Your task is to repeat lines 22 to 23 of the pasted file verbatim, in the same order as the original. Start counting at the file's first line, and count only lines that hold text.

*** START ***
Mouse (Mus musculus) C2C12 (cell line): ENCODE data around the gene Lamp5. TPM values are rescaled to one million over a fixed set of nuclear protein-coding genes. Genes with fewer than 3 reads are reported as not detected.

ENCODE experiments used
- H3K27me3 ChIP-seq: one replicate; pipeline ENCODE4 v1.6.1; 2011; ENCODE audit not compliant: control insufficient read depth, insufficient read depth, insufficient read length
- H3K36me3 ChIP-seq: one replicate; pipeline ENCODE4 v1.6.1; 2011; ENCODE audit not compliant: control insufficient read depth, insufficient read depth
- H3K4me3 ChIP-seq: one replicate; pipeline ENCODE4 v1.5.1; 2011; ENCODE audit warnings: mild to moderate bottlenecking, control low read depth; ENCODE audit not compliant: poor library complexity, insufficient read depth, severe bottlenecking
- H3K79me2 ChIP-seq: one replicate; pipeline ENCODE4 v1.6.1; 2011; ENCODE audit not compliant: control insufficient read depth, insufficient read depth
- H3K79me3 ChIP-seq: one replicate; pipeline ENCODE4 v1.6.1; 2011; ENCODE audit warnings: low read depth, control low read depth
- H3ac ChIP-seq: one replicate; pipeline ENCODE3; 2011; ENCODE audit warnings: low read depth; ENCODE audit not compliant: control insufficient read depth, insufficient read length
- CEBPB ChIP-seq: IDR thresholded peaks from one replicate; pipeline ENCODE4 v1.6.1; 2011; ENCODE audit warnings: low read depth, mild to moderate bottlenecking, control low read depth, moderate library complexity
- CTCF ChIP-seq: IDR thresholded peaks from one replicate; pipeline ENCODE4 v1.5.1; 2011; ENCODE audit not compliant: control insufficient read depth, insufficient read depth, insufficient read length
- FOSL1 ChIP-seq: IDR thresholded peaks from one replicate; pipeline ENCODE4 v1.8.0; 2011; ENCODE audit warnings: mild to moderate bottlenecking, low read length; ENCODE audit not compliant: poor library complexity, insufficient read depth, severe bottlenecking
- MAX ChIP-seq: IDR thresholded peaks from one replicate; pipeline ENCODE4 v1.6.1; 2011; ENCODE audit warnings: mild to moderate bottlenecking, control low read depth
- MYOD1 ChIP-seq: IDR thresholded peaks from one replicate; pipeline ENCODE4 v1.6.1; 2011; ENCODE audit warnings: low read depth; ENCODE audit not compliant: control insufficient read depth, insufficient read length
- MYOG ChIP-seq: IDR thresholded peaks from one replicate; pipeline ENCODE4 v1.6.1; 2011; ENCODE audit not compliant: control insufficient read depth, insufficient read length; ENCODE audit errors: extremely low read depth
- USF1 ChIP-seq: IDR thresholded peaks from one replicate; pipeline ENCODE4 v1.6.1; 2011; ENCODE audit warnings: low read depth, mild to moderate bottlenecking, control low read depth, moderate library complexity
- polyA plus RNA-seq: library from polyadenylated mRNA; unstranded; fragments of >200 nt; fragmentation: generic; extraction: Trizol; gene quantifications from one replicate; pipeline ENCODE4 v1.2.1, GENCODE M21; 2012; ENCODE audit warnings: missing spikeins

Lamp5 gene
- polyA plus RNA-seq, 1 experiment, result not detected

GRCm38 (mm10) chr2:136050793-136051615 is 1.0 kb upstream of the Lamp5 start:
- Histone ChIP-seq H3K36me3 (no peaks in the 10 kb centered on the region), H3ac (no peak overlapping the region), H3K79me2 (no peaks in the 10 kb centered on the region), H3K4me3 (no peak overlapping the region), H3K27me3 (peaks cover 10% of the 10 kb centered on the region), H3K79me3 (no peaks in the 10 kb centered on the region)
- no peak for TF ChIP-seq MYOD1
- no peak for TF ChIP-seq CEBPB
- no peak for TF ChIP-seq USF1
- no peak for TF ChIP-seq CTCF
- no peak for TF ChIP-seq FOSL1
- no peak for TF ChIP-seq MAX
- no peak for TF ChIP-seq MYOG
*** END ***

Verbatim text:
- no peak for TF ChIP-seq CEBPB
- no peak for TF ChIP-seq USF1